Leadbeater, C. and Wong, A. 2010. Learning from the Extremes: A White Paper. San Jose, Calif., Cisco Systems Inc. www. cisco.com/web/about/citizenship/socio-economic/docs/ Learning fromExtremes_WhitePaper.pdf (Accessed 24 May 2014).

McLoughlin, C. and Lee, M.J.W. 2008. The three p’s of pedagogy for the networked society: personalization, participation, and productivity. International Journal of Teaching and Learning in Higher Education, Vol. 20, No. 1, pp. 10-27. http://files.eric.ed.gov/ fulltext/EJ895221.pdf (Accessed 20 March 2014).

NZME. 2007. The New Zealand Curriculum Online: Effective Pedagogy. Wellington, New Zealand Ministry of Education. http://nzcurriculum.tki.org.nz/The-New-Zealand-Curriculum/ Effective-pedagogy (Accessed 12 July 2014).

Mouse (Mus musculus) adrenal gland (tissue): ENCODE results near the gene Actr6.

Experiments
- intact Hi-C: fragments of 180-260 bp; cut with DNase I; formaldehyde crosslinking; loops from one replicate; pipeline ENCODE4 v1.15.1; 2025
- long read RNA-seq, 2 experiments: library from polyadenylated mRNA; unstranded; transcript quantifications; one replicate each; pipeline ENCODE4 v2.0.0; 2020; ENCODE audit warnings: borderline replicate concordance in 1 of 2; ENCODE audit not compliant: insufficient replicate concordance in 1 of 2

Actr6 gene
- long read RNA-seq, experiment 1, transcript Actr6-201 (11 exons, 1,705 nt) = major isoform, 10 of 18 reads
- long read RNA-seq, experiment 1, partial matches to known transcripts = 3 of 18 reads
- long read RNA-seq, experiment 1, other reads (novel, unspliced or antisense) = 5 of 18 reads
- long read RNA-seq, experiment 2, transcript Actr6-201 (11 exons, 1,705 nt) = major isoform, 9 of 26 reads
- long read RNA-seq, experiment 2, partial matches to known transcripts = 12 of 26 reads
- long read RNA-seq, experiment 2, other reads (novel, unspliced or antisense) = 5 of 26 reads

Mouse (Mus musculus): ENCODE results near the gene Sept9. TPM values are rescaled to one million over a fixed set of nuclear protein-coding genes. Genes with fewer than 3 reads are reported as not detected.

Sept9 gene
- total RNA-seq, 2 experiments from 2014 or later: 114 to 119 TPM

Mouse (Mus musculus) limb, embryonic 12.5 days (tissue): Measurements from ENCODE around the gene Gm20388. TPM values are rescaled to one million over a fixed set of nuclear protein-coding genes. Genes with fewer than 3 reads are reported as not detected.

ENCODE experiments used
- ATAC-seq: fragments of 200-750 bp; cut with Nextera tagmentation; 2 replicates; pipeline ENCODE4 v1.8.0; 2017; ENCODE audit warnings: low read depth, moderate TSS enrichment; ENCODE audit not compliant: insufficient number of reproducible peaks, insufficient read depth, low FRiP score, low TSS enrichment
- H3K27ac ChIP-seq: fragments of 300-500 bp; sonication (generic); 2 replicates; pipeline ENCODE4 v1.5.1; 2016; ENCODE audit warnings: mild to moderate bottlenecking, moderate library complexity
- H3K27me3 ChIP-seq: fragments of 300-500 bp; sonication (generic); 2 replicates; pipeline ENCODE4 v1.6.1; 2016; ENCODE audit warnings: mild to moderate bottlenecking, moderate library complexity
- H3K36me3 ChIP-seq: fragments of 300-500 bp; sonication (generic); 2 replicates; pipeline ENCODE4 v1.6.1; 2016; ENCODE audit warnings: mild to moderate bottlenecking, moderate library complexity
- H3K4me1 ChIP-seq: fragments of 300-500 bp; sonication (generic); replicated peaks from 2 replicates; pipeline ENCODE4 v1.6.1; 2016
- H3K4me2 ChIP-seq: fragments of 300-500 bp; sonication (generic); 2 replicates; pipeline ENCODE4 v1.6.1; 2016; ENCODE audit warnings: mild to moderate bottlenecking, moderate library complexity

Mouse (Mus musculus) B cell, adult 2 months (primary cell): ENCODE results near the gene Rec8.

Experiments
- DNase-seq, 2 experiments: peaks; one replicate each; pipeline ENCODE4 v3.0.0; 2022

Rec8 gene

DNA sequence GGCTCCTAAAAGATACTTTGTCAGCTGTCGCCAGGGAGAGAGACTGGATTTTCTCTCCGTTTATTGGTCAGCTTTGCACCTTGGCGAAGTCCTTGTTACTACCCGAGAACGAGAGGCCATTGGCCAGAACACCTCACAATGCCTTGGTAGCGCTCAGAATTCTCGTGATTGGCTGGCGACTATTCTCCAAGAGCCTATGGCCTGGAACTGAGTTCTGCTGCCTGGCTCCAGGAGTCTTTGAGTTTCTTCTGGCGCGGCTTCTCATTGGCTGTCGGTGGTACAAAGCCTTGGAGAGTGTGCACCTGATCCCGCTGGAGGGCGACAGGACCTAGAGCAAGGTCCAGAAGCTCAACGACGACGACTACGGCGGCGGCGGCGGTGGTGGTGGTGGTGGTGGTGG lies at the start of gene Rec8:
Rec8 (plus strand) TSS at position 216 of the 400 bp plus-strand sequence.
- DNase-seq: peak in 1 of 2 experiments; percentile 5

Saavedra, A. and Opfer, V. 2012. Teaching and Learning 21st Century Skills: Lessons from the Learning Sciences. A Global Cities Education Network Report. New York, Asia Society. http://asiasociety.org/files/rand-0512report.pdf (Accessed 8 July 2014).

Weimer, M. 2012. Deep learning vs. surface learning: getting students to understand the difference. Maryellen Weimer: The Teaching Professor Blog (online). www.facultyfocus.com/ articles/teaching-professor-blog/deep-learning-vs-surfacelearning-getting-students-to-understand-the-difference/ (Accessed 3 August 2014).